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What you need to know about intermittent fasting for women


What is Intermittent Fasting?

Intermittent fasting (IF) is not a diet; it's an eating pattern. It involves cycling between periods of eating and fasting. This approach doesn't focus on what you eat, but rather when you eat.

These are the different Intermittent Fasting patterns:

  • 16/8 Method: This involves fasting for 16 hours each day and limiting your eating to an 8-hour window.

  • 5:2 Diet: You eat normally for five days and significantly reduce your calorie intake (about 500-600 calories) for the remaining two non-consecutive days.

  • Eat-Stop-Eat: This includes a full 24-hour fast once or twice a week.

  • Alternate-Day Fasting: You alternate between days of regular eating and fasting or consuming very few calories.

I recommend the first option and as women, we don’t even need to go 16 hours to get the benefits of fasting: 12 hours is enough! Isn’t that great that for once, we seem to have an advantage over men here?!

On the other hand, for women, intermittent fasting is not that straightforward and I don’t recommend it throughout your cycle.

Intermittent Fasting for Women

Understanding your menstrual cycle is crucial when considering intermittent fasting. During your follicular phase (starting with menstruation), is the best time to fast or to do intermittent fasting. You’d probably want to wait until you stopped bleeding. This is because your estrogen levels are higher during this phase of your cycle and they protect your blood sugar levels - make them more stable. You’ll also find that you are less hungry in this phase. Once you approach ovulation, you’ll find yourself getting more hungry and may find it harder to maintain your fast.

During the luteal phase (the second half of your cycle), is not the time to fast as your blood sugar is much more sensitive. Listen to your body and eat when you’re hungry. In your luteal phase you may need to eat more often than in the first half of your cycle when 3 meals should be fine without snacking.

What are the benefits?

Intermittent fasting has huge benefits.The main thing is that it will help reduce inflammation overall in your body. Specifically, it can help with:

  • Gastrointestinal issues – it gives your digestive system a break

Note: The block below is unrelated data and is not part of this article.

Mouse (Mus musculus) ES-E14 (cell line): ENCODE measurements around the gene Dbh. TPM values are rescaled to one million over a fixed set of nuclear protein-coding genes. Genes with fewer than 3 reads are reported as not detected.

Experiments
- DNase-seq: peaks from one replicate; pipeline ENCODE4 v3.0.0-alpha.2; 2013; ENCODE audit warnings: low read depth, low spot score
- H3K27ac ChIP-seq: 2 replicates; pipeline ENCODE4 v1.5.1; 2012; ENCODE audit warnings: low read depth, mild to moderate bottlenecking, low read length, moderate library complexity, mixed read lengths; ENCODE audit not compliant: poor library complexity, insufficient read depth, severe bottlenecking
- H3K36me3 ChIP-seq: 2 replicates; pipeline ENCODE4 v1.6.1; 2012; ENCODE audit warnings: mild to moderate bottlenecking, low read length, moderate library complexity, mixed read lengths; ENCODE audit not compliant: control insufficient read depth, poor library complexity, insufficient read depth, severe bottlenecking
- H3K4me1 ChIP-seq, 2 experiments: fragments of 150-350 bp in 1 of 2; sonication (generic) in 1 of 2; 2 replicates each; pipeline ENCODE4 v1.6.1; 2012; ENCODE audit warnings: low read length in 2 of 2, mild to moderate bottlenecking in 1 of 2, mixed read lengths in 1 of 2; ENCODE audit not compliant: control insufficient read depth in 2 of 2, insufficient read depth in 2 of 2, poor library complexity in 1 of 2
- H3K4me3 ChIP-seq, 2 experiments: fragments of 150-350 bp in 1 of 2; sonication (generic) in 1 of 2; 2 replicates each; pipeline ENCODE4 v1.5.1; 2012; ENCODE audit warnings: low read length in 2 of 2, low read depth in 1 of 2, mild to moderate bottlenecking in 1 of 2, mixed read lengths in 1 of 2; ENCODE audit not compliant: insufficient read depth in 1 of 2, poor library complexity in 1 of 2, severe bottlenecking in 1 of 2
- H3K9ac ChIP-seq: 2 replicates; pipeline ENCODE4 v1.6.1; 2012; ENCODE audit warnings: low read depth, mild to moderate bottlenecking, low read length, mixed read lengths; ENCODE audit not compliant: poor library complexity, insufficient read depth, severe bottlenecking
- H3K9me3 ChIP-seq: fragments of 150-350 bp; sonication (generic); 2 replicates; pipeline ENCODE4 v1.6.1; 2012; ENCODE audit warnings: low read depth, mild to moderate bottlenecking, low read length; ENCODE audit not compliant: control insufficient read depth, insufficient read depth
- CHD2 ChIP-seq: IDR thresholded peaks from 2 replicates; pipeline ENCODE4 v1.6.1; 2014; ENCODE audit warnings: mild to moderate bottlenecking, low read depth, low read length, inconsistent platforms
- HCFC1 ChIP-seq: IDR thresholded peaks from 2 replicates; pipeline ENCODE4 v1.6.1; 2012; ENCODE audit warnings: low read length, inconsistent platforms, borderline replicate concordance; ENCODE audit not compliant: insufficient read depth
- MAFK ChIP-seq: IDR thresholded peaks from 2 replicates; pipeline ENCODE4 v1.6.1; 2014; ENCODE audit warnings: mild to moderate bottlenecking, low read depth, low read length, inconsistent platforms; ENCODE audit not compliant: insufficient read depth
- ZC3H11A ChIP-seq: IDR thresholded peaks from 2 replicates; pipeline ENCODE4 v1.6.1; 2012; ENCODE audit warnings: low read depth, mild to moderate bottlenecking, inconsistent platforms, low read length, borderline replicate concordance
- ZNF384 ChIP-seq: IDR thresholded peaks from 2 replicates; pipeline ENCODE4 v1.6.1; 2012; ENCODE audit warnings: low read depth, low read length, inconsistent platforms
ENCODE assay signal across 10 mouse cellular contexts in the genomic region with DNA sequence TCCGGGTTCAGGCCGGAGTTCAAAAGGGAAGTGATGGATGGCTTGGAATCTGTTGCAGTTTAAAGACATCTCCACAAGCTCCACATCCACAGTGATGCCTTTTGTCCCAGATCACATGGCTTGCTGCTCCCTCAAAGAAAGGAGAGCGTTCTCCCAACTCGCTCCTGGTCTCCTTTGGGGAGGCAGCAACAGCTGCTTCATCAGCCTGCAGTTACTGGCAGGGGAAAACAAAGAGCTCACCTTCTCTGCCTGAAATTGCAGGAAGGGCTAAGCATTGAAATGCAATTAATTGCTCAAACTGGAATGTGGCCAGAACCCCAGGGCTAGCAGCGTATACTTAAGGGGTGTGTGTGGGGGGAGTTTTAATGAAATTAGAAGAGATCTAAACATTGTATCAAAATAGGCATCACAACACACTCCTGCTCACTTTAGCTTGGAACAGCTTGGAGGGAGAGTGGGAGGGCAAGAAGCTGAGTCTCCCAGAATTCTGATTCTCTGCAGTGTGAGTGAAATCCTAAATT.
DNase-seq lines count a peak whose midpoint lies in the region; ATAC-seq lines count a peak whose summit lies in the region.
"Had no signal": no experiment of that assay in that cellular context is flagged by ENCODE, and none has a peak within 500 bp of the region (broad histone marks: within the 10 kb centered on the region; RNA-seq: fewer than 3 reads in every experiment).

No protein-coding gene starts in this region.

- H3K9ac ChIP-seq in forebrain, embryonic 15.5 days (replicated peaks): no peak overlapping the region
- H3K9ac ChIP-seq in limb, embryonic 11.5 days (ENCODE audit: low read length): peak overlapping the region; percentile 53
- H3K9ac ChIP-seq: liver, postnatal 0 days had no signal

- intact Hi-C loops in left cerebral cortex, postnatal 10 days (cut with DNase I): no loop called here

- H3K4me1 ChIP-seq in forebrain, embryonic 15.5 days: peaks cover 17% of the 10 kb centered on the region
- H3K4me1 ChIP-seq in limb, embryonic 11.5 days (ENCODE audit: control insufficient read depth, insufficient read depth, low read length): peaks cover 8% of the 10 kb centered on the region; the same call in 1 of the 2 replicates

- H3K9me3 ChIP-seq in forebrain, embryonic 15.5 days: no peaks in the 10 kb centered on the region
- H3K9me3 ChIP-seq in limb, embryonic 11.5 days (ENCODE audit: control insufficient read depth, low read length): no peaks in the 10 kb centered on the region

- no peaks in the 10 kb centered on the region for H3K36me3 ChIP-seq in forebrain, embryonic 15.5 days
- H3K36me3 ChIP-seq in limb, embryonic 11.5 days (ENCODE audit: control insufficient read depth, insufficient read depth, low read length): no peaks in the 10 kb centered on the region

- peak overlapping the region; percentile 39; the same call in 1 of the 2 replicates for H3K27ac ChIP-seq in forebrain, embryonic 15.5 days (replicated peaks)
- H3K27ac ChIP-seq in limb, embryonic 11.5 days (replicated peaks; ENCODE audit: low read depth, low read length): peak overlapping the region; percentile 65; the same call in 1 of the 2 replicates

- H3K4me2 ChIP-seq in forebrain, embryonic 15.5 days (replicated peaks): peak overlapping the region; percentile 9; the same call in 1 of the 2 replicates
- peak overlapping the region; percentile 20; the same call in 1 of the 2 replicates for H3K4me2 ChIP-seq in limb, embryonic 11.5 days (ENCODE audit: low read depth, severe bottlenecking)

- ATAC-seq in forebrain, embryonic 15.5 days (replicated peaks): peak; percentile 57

• It can be extremely helpful with glucose regulation issues or insulin resistance, although people who are taking medication for type 1 or type 2 diabetes should be cautious as going without food will naturally lower glucose levels so anyone taking glucose-lowering medication must monitor their blood sugar to make sure it doesn’t get too low.

  • It’s also proven to lower total cholesterol and triglycerides.

  • Fasting causes the body to burn stored fat for energy so it’s a great strategy for weight loss.

  • Boosts mental clarity and reduces the likelihood of developing neurological disorders, like Alzheimers, Parkinsons, etc

  • Improves sleep quality

  • Human Growth Hormone (HGH) increase: The levels of growth hormone increase as much as 5 times. This has benefits for fat loss and muscle gain, for instance, but also boosts longevity.

  • Cellular repair: When fasted, your cells initiate cellular repair processes. This includes autophagy, where cells digest and remove old and dysfunctional proteins that build up inside cells. You could understand this as the auto-repair mode of your body. So if you are fighting an illness, auto-immune disease or other inflammation, this is highly beneficial as your body will repair the damage once entered in autophagy.

  • Gene expression: There are changes in the function of genes related to longevity and protection against disease

Check out this recent study from the New England Journal of Medicine or this article from Science Daily for more info.

Who shouldn’t practice intermittent fasting?

  • If you have a history of disordered eating or tendencies towards that, you should not try intermittent fasting as it could trigger those tendencies.

  • If you have hypoglycemia (low blood sugar episodes), or you are a diabetic, if you’re being treated for an acute illness, then it is probably not the right thing for you to try.

  • If you have an HPA (hypothalamus-pituitary axis) dysregulation, also known as “adrenal fatigue” or chronic fatigue, intermittent fasting can put an additional stress on your body and you’ll just feel worse.

Simply put, if you have more energy and are mentally clear while fasting then this is a great practice for you. If you feel shaky, nauseous, or have brain fog while fasting, then it’s not right for you and that is absolutely fine: always listen to your body!

Here are some tips to keep in mind if you give this a try:

  • Stay hydrated and make sure you get enough electrolytes

  • Make sure you eat enough protein (but also healthy fats and fiber) during your eating window

  • Don’t overeat when the fast is over. It is not an excuse to binge or eat unhealthy foods during non-fasting periods.

  • Move your body to keep your lymph flowing!

  • Sleep! If you don’t sleep enough or well, you’ll kill all the benefits of your fast: a lack of sleep impacts your blood sugar, creates cravings and inflames your brain

I think that intermittent fasting is an excellent strategy for many people. And for women it's even easier to do this as their liver storage is smaller than men's. This means that 12-13 hours of fasting can already be sufficient for women.

Especially as you navigate the journey of aging and approaching menopause, it can be really helpful in reducing inflammation and keeping your blood sugar stable.

Remember, every woman is different, and what works for one may not work for another. Listen to your body, honor its needs, and embrace this stage of life with grace.

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